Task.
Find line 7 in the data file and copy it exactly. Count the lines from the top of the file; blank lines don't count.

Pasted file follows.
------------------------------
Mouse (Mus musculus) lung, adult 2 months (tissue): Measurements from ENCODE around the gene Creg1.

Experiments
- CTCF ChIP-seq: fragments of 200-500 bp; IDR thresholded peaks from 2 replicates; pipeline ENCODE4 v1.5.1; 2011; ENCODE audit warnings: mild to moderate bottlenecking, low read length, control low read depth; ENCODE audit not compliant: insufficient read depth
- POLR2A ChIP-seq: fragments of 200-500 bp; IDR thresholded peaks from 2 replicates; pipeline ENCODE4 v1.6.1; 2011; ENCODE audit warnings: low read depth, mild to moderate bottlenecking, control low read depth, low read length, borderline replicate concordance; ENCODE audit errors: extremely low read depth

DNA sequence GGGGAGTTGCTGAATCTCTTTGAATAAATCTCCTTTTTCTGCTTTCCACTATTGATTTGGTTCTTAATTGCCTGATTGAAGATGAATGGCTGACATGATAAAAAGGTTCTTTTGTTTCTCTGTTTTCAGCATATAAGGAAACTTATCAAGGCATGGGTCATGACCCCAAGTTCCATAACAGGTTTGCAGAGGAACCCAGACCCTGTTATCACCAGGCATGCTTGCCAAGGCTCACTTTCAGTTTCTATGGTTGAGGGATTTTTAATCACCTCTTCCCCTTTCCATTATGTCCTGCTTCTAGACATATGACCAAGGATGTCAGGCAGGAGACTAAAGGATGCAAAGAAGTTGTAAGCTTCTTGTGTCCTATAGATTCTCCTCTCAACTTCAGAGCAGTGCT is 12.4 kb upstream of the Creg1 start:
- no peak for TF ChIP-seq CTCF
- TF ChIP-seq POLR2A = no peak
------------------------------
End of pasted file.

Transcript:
- TF ChIP-seq POLR2A = no peak